Sakhan Dosova broke her hip in a fall last month and never recovered.
She had been given the flat by officials in Kazakhstan who were embarrassed she was living in overcrowded conditions with her impoverished family.
Her age came to light after a census in the city of Karaganda. Demographers also found she was on Stalin's first census of the region in 1926, with her age given as 47.
'She broke her hip in the fall and never recovered,' said a neighbour.
The woman's date of birth was officially registered as 27 March 1879, and was shown on her documents including her Soviet era passport and independent Kazakhstan identity card.Until the recent census, however, her fame did not extend beyond her far-flung city
In an interview in March, she said: 'I don't have any special secret. I've never taken pills and if I was ill, I used grannies' remedies to cure me. I have never eaten sweets.
'I don't like them. But I love kurt, a salty dried cottage cheese, and talkan, ground wheat.'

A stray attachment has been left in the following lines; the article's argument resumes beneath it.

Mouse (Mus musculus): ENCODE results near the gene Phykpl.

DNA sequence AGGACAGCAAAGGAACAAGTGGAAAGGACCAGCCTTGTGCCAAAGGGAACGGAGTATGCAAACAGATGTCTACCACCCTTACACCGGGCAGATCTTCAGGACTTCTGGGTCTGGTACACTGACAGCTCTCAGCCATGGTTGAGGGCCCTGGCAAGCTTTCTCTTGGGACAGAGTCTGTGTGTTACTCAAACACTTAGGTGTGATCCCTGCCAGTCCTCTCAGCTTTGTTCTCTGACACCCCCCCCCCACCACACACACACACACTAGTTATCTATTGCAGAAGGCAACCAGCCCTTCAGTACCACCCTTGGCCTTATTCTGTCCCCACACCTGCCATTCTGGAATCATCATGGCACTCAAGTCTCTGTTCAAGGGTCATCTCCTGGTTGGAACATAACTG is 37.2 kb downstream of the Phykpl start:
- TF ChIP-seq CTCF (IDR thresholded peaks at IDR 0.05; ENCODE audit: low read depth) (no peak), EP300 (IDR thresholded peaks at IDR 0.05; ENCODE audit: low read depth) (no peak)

Gaukhar Kanieva, 42, her granddaughter, said: 'We think laughter and her good mood helped her live so long.'
Once she was discovered, local officials rushed to congratulate her and provide her with new housing and gifts.
The mayor of Karaganda, Islam Togaybayev, went to visit her 'to personally congratulate her on such an achievement and show his respect', said his spokesman.
Some experts doubted her age, and claimed that while she was clearly very old, she may have exaggerated her years in Soviet times to claim special benefits.
But local demographers insisted there was sound documentary evidence of her age.
She outlived all but three of her children.
If her age was correct, it meant she was was born when Queen Victoria still had 22 more years to rule in Britain and Disraeli was prime minister.
It was the year that Stalin and Einstein were born, the Anglo-Zulu war started, and Sir Arthur Conan Doyle published his first story.
The year 1879 also saw Edison present his new invention - the light bulb - while the ill-fated last tsar of Russia was just 11 years old.
She was ten when Hitler was born, 38 when Lenin led the Russian Revolution, and reached retirement age, 60, the year the Second World War began.
According to one account of her life, twice married Sarkan was widowed at the Battle of Stalingrad during the Second World War. Only three of her children remain alive.
Dosova's claim came too late to be confirmed to the satisfaction of international bodies measuring world records.
Officially, the oldest living person in the world is American Edna Parker of the US at 114 years-old.Did you like this post? Leave your comments below!
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